We deny to claim "any Superiority to ourself
to defyne, decyde, or determyn any Article or Poynt
of the Christian Fayth and Relligion,
or to chang any Ancient Ceremony of the Church
from the Forme before received and observed
by the Catholick and Apostolick Church."

Norman Simplicity

Norman Simplicity
Click image for original | © Vitrearum (Allan Barton)

Saturday, July 5, 2014

The Wreckers (or, Recent History)

Formerly known as the Protestant Episcopal Church of the Saviour, it was built in 1855, renovated in 1898, and rebuilt after an April 16, 1902 fire. In 1992 it became the seat of the Episcopal Diocese of Pennsylvania.

Original. OK, it is a bit dark but, um, ... new lighting?

The building was added to the National Register of Historic Places in 1979.

Re-pitched. An academic exercise that was no respecter of the feelings of persons or the history of place.

A highly-controversial renovation of the interior was undertaken, 2000-2002, under then-cathedral dean Richard Giles, author of Re-Pitching the Tent: Re-Ordering the Church Building for Worship and Mission. The pews, altar, and other church furniture were removed and sold. Chairs and modern lighting fixtures replaced the traditional fixtures. The stone walls were stuccoed over and whitewashed. The baptismal font was joined by an immersion pool for adults. These actions divided the congregation and were severely criticized in the press.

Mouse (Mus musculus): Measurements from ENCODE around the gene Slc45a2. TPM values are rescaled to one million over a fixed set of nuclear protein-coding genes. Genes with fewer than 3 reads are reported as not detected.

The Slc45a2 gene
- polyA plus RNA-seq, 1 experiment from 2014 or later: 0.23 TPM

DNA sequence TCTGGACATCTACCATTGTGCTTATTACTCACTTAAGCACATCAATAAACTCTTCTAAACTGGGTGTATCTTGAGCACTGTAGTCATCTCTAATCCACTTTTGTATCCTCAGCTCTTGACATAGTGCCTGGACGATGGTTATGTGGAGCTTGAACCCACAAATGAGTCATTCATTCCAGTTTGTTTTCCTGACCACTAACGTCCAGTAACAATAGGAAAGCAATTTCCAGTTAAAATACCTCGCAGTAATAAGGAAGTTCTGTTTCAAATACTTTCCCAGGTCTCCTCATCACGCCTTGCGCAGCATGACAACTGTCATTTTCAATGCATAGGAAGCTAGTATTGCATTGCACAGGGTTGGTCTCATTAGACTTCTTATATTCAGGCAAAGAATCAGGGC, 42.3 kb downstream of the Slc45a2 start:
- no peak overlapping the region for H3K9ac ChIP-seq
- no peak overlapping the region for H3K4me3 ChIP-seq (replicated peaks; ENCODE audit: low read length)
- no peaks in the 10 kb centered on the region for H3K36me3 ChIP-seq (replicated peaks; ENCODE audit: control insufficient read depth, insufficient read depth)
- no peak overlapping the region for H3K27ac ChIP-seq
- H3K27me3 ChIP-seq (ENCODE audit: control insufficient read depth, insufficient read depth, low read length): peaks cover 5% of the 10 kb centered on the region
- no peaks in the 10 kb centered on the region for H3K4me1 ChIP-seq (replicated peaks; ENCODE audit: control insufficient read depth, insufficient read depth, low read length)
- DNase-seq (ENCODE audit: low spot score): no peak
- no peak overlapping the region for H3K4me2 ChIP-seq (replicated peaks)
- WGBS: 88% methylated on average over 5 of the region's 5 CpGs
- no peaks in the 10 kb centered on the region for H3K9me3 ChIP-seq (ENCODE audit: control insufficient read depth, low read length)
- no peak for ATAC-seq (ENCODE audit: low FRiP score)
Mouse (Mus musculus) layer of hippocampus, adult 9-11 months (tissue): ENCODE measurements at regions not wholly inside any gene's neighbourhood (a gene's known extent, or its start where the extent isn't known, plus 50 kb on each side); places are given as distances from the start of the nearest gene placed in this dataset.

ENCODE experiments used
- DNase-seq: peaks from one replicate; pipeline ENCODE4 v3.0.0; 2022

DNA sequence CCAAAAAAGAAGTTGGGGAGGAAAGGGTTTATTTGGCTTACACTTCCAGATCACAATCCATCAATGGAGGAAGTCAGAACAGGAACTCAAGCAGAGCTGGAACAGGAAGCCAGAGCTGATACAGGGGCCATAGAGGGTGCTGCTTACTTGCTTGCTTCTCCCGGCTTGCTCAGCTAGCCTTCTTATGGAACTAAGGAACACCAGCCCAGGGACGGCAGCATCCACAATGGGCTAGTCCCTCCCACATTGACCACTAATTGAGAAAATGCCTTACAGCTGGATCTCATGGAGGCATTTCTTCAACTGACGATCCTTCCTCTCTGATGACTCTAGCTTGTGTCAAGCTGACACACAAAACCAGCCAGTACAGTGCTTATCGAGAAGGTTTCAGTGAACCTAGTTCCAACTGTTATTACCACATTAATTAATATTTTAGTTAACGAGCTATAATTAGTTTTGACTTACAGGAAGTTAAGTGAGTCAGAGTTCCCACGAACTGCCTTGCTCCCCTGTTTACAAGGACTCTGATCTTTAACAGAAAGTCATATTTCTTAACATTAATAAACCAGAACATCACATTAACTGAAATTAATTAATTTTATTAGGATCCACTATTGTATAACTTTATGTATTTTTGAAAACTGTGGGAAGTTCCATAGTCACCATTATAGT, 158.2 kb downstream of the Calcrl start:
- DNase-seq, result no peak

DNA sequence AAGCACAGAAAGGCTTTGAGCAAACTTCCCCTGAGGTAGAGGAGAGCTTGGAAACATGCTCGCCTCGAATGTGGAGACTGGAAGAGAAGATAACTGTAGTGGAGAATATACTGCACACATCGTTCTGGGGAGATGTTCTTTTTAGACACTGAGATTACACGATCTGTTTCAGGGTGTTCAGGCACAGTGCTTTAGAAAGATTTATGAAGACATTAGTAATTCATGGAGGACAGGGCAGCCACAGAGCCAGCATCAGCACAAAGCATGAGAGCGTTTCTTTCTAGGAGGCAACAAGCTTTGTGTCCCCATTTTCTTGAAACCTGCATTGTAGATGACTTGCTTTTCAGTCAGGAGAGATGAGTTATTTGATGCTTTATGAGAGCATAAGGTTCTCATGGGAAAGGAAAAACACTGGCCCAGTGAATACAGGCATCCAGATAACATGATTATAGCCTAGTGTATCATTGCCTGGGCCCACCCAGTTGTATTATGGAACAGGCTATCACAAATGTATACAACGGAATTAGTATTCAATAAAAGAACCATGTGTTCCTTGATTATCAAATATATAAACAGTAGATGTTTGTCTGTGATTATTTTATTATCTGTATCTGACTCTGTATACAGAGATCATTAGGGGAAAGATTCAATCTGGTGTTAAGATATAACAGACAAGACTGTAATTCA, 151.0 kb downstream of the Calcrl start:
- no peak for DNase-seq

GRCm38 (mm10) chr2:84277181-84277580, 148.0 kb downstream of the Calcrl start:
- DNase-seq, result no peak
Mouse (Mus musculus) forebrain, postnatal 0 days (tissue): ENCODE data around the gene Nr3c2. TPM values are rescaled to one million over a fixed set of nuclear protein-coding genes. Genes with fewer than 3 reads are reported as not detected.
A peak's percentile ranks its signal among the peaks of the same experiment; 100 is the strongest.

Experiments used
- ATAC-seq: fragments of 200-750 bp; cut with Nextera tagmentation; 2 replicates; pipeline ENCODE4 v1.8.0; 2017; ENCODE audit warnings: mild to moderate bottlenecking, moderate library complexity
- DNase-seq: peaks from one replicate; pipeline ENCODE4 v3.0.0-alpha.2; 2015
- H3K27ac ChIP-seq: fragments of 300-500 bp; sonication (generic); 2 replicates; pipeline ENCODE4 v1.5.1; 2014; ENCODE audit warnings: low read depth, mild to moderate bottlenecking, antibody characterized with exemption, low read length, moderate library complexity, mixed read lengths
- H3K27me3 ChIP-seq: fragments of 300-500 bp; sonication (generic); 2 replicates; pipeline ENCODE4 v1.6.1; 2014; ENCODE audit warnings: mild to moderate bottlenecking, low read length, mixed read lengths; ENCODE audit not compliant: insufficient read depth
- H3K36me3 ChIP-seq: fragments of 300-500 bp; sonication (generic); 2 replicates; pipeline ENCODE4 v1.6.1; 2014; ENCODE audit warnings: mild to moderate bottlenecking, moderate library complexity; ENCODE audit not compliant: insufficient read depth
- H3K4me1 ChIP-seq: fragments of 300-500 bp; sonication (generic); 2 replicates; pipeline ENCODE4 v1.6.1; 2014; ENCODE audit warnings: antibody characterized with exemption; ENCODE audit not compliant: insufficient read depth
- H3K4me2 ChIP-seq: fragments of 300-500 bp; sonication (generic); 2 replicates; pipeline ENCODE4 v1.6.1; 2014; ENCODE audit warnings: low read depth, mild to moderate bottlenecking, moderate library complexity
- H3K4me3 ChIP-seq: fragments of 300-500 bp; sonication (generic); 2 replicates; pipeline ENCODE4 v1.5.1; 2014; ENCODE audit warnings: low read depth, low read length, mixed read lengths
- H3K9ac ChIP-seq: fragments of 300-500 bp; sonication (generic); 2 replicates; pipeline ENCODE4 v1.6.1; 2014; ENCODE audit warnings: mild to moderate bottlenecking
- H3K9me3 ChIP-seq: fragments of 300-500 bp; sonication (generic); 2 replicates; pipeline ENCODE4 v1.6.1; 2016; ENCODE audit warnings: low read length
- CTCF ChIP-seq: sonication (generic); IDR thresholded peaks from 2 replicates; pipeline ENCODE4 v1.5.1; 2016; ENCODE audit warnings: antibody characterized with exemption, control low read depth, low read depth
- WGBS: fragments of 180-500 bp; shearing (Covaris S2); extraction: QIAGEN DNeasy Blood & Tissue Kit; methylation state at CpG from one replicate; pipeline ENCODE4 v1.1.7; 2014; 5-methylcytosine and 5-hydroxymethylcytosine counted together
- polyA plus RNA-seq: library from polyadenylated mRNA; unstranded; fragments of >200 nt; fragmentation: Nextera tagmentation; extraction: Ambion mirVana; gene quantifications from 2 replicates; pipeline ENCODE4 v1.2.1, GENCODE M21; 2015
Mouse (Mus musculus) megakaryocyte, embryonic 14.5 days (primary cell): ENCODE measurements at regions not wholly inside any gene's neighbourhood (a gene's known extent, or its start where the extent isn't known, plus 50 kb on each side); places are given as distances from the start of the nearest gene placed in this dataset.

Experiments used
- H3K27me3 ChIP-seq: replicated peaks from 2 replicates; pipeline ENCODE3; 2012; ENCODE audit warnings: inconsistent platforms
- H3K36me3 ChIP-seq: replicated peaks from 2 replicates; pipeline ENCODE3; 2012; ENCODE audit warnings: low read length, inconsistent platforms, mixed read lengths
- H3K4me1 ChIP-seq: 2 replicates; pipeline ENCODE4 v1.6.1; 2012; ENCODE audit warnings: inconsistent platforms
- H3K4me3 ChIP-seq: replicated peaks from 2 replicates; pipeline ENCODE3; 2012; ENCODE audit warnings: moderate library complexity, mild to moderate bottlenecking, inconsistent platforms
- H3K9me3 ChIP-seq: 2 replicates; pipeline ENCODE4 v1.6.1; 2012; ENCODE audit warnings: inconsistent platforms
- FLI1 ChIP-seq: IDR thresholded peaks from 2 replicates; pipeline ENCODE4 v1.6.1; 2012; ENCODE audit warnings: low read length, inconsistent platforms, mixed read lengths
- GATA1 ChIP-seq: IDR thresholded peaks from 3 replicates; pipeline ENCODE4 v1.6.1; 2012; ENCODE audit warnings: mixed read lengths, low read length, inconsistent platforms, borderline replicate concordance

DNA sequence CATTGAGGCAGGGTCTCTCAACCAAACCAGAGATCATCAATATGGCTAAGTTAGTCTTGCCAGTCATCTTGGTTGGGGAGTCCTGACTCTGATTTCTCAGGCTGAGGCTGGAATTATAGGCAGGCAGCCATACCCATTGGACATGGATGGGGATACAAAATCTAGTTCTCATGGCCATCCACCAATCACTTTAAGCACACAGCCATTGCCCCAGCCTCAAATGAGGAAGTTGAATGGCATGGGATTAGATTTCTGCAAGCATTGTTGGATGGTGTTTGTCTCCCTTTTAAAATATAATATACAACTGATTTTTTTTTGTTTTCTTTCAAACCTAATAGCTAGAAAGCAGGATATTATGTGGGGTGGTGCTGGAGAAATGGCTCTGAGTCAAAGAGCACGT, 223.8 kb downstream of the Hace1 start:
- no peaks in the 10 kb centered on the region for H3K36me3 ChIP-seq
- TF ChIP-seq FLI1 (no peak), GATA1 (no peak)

I'll just keep looking for a small nook somewhere -- if it hasn't been ripped out, renovated, shuttered, or otherwise foreclosed.

So much for the best laid plans ... of men: This Church, although so costly, is entirely free from debt, and is not owned by the Corporation, so that it can never be sold or made subject to mortgage or other lien by the Vestry, but is held in trust forever by The Trustees of the Diocese of Pennsylvania, who have no power to lien or sell it.


1 comment:

  1. I saw it before the big change. What makes it sadder is Dean Giles knew better. From an Anglo-Catholic background 50 years ago, he knew how to celebrate the Tridentine Mass. Once, at St. Clement's, I saw him do so.